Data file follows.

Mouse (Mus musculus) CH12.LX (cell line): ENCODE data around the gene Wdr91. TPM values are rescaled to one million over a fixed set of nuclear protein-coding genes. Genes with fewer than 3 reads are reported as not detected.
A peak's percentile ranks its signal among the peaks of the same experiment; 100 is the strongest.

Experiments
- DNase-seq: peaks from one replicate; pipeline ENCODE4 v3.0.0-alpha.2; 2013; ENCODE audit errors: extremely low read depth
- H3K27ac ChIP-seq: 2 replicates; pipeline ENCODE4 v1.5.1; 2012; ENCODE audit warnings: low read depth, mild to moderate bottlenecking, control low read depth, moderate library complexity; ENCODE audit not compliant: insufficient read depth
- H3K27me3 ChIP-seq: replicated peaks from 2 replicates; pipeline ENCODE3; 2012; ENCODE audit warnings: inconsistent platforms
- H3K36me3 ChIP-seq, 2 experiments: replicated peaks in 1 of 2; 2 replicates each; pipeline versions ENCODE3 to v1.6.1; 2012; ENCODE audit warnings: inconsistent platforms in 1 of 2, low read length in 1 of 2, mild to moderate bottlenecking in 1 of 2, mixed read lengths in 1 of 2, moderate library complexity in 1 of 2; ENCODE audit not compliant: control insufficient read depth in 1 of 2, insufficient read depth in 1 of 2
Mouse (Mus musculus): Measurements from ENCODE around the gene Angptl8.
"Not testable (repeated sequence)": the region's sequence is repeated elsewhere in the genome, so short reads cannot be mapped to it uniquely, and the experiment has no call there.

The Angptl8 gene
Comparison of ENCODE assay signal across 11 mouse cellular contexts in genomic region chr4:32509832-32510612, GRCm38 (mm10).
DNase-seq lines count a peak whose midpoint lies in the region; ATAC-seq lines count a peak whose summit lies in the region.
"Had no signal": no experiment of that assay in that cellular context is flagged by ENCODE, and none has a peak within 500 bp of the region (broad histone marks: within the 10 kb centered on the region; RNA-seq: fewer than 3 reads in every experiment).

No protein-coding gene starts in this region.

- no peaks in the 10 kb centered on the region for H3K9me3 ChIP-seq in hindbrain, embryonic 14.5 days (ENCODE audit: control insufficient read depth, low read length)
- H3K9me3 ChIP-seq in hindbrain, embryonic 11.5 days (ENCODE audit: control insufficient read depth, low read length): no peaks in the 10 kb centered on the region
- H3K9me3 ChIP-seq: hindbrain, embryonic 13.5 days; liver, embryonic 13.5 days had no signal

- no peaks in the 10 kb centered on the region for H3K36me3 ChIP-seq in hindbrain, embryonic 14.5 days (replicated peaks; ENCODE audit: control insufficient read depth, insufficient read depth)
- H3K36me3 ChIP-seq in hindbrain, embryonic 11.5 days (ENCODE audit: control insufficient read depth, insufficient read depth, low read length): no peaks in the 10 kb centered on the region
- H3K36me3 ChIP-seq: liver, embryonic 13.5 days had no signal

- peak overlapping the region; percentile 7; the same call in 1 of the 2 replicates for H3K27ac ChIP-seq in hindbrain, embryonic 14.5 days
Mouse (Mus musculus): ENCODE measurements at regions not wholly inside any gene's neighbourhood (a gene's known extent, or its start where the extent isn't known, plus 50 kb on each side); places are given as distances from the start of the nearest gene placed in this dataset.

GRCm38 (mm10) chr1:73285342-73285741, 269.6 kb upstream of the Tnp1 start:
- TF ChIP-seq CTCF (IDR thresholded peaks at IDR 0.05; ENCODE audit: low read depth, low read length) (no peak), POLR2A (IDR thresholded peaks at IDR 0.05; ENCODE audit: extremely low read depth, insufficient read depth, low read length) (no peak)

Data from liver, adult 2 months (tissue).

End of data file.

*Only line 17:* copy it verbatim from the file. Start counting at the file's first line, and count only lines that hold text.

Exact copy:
- H3K9me3 ChIP-seq: hindbrain, embryonic 13.5 days; liver, embryonic 13.5 days had no signal